Hyperthyroidism, or an overactive thyroid, causes the thyroid to make excessive hormones. This speeds up many of the body’s functions, like heart rate and metabolism.
The most common cause of hyperthyroidism is Graves’ disease, which is an immune system disorder.
What are the signs and symptoms of hyperthyroidism?
Symptoms of hyperthyroidism usually begin slowly so patients might not notice them at first. However, over time, a faster metabolism can cause symptoms like:
● Unexplained weight loss
● Eating more than usual
● Irregular or rapid heartbeat
● Feeling anxious or nervous
● Feeling irritable
● Having trouble sleeping
● Trembling of the fingers and hands
● Increased sweating
● Hot flashes
● Muscle weakness
● Diarrhea or an increased number of daily bowel movements
● Lighter and fewer menstrual periods
● Eye symptoms like bulging, redness, or irritation
Unfortunately, hyperthyroidism also increases a patient’s risk of developing osteoporosis. Osteoporosis is a condition that weakens bones and causes them to break easily. Hyperthyroidism can impact a patient’s bones before they notice any other symptoms and this is especially true of women who are post-menopausal or are already at high risk of osteoporosis.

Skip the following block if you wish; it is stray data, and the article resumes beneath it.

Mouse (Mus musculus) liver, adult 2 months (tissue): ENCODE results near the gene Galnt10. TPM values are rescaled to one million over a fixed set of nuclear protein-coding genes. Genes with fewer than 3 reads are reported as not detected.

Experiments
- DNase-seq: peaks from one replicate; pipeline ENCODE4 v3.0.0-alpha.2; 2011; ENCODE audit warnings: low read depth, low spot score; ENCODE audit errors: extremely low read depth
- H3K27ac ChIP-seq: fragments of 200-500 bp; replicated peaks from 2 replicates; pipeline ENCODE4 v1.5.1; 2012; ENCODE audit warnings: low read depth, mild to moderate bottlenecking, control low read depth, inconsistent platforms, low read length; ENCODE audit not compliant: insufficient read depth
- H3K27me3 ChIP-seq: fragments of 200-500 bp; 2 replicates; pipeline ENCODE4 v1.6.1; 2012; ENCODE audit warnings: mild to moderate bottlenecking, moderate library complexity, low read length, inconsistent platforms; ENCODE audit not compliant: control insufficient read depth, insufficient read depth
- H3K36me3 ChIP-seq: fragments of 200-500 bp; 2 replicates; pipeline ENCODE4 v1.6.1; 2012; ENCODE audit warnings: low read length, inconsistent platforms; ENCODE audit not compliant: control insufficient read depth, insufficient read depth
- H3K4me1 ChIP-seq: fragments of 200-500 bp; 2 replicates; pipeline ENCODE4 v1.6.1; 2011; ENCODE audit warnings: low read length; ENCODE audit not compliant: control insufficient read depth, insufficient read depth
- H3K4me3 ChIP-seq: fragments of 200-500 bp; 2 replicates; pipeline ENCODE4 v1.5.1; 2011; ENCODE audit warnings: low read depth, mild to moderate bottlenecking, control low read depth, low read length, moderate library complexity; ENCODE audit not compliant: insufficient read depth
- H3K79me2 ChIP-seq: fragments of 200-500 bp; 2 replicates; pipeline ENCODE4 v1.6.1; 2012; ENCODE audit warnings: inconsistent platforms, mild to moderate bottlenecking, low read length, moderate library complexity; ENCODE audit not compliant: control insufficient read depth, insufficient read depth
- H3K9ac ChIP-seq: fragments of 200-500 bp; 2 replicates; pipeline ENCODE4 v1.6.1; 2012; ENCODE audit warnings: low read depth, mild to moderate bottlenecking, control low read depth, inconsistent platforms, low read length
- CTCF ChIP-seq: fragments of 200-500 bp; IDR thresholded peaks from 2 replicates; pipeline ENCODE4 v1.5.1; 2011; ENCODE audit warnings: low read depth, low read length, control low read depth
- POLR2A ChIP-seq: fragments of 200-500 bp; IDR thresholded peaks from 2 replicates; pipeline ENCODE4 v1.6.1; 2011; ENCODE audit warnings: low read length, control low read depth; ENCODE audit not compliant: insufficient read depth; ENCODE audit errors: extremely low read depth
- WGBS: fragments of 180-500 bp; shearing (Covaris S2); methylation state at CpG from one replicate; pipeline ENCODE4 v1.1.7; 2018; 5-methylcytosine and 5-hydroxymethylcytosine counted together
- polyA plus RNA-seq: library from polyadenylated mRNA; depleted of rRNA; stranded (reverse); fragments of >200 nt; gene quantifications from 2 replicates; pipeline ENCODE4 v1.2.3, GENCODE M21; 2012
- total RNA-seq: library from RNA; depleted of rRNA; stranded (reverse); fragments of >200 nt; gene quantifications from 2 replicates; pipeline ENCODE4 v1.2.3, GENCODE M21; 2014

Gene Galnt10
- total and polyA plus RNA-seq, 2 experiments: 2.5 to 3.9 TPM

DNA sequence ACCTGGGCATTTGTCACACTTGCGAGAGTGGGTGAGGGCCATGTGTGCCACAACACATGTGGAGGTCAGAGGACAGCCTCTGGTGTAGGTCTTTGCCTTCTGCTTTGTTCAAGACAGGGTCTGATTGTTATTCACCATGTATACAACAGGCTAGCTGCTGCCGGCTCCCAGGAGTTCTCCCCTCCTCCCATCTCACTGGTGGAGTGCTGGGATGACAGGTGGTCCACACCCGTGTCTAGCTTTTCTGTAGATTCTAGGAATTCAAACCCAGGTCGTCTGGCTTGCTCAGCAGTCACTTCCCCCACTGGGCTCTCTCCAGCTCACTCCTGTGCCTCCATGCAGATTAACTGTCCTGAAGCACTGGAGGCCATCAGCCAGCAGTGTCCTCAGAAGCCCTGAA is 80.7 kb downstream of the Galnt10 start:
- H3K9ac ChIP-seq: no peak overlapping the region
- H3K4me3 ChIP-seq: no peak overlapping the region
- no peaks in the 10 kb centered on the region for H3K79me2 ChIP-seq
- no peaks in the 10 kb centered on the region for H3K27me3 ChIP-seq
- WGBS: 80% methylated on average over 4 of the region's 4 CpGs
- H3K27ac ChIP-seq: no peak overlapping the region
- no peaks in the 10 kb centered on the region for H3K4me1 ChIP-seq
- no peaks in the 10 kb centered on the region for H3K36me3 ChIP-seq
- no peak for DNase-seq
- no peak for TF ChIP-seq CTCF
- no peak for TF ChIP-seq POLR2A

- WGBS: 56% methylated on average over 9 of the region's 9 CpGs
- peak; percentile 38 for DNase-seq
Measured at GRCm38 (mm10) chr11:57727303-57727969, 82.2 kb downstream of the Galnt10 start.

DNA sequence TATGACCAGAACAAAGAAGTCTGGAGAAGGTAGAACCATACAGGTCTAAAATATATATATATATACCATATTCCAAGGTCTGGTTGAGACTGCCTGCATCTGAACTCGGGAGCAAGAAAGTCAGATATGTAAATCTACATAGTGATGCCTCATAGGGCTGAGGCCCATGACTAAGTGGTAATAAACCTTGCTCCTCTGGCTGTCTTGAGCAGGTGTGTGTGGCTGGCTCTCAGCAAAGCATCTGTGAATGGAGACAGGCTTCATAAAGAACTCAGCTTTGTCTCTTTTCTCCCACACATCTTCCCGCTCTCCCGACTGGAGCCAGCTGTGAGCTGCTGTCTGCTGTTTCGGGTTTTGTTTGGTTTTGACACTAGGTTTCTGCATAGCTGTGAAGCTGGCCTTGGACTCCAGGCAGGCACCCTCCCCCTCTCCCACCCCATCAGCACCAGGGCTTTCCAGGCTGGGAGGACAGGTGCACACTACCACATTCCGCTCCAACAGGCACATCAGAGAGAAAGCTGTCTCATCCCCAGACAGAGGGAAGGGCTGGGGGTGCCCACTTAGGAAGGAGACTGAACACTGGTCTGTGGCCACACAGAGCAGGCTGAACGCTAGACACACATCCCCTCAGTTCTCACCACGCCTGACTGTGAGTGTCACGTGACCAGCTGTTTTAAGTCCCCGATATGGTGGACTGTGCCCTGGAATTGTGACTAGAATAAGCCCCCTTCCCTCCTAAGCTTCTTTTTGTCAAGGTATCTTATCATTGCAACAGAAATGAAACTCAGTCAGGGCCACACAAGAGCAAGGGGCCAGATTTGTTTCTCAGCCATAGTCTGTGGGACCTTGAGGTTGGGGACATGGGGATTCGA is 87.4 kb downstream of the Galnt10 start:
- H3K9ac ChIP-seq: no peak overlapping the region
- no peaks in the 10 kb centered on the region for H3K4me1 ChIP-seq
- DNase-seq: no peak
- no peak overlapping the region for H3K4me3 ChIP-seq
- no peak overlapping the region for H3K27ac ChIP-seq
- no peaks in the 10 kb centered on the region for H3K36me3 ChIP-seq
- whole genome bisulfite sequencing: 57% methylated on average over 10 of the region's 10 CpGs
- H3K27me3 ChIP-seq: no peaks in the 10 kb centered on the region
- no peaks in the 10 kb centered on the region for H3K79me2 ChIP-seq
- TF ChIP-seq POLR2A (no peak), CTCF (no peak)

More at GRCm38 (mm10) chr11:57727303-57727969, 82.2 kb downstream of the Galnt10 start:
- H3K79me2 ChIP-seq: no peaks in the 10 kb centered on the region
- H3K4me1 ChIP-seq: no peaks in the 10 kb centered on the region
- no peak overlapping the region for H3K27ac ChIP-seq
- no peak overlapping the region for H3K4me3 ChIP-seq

How is hyperthyroidism treated?
The treatment chosen will depend on the patient’s symptoms and the cause of their hyperthyroidism. Treatments include:
○ Antithyroid medications block the thyroid from making new hormones without creating lasting damage to the thyroid.
○ Beta-blockers block the effects of thyroid hormones on the body but they don’t reduce the number of hormones that are made. These medications can help slow the heart rate and manage other symptoms. Beta-blockers are typically only used temporarily until another form of treatment can take effect.
● Radioiodine. This treatment destroys the thyroid cells that produce thyroid hormones. Usually, this causes permanent hypothyroidism.
● Surgery. Thyroid surgery removes the majority or all of the thyroid. This may also cause permanent hypothyroidism.
Come back next week where we will be discussing the second part of this series on thyroid complications; thyroiditis, goiter, nodules, and cancer.